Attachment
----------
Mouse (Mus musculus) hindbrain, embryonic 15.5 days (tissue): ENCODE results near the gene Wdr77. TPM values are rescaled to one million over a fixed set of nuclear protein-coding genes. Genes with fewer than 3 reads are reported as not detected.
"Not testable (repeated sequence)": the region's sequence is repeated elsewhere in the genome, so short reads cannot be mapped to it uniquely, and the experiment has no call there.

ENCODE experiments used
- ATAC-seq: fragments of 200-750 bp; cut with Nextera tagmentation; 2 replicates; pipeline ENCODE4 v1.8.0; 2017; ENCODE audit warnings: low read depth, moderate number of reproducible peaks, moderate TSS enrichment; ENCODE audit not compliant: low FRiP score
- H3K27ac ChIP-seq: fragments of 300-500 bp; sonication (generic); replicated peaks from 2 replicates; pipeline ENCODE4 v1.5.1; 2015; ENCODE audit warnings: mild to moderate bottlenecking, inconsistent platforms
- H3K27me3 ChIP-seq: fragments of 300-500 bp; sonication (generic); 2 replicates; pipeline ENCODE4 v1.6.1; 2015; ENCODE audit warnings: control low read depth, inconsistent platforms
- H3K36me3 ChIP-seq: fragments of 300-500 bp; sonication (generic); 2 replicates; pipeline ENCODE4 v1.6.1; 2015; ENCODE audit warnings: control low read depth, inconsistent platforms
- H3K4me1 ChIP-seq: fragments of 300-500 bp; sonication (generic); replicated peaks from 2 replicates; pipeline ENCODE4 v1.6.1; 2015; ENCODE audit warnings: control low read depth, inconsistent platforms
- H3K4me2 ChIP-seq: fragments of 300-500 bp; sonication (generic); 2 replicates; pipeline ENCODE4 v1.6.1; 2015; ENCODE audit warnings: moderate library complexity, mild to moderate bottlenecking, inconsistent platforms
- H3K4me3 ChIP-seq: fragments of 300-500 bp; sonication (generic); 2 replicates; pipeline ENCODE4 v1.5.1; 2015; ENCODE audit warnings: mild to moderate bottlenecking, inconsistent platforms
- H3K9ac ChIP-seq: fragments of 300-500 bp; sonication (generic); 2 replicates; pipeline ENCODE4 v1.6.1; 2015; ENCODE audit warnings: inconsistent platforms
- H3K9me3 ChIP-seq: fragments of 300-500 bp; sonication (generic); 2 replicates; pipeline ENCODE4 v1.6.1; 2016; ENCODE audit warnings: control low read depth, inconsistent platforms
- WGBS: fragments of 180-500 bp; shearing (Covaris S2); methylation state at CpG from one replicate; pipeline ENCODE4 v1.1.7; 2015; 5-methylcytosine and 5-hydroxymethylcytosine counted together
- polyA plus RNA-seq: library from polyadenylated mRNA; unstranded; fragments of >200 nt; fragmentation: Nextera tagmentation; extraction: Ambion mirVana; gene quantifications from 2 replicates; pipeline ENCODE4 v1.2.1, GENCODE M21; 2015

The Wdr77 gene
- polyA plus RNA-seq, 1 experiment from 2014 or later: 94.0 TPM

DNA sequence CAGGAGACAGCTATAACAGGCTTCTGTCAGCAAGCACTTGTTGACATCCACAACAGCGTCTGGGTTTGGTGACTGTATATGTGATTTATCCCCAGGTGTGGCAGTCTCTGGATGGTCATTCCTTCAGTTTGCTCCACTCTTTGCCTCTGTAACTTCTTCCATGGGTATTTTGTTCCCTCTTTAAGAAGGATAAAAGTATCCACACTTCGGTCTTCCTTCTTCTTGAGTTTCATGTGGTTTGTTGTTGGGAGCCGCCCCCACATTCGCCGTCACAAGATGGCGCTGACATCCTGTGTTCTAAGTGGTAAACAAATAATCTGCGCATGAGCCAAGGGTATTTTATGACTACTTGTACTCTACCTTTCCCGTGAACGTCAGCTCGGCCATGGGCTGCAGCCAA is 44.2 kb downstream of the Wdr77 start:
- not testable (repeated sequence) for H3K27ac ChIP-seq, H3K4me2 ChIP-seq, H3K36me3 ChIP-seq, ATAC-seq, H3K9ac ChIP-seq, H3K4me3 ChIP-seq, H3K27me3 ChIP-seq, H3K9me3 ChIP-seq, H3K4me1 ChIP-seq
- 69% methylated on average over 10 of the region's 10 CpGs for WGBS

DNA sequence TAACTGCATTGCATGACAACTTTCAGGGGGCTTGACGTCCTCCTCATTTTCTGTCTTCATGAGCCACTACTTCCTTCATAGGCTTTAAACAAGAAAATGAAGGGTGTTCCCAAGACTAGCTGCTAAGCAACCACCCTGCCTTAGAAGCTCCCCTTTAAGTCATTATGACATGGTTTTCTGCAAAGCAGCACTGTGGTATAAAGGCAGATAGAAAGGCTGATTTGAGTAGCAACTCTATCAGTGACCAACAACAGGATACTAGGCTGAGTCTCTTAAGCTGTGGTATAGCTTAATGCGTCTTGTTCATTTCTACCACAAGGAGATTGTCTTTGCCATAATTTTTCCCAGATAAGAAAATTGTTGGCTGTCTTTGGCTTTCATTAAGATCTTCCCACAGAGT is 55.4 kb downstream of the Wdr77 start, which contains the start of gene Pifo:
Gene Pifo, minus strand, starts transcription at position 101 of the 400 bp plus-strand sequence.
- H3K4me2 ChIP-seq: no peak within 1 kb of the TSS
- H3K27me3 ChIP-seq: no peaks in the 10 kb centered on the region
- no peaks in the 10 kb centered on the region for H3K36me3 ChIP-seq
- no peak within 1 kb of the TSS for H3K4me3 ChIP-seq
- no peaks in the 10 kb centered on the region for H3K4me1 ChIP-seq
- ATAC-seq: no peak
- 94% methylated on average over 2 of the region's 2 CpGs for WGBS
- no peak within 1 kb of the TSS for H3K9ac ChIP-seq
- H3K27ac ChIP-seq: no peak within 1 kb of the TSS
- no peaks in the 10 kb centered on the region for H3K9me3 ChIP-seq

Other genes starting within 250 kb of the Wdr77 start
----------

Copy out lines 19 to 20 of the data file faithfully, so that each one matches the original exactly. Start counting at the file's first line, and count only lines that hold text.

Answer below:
- 69% methylated on average over 10 of the region's 10 CpGs for WGBS

DNA sequence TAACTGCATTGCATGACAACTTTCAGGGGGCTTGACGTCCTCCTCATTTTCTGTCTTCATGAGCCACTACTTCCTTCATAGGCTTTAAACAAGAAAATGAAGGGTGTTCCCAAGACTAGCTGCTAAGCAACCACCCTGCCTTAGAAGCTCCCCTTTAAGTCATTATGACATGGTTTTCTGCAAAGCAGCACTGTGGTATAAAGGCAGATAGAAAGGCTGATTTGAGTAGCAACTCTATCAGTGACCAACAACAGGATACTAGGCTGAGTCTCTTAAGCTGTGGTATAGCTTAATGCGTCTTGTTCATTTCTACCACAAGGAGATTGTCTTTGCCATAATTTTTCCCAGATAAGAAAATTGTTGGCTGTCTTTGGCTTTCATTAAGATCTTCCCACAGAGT is 55.4 kb downstream of the Wdr77 start, which contains the start of gene Pifo: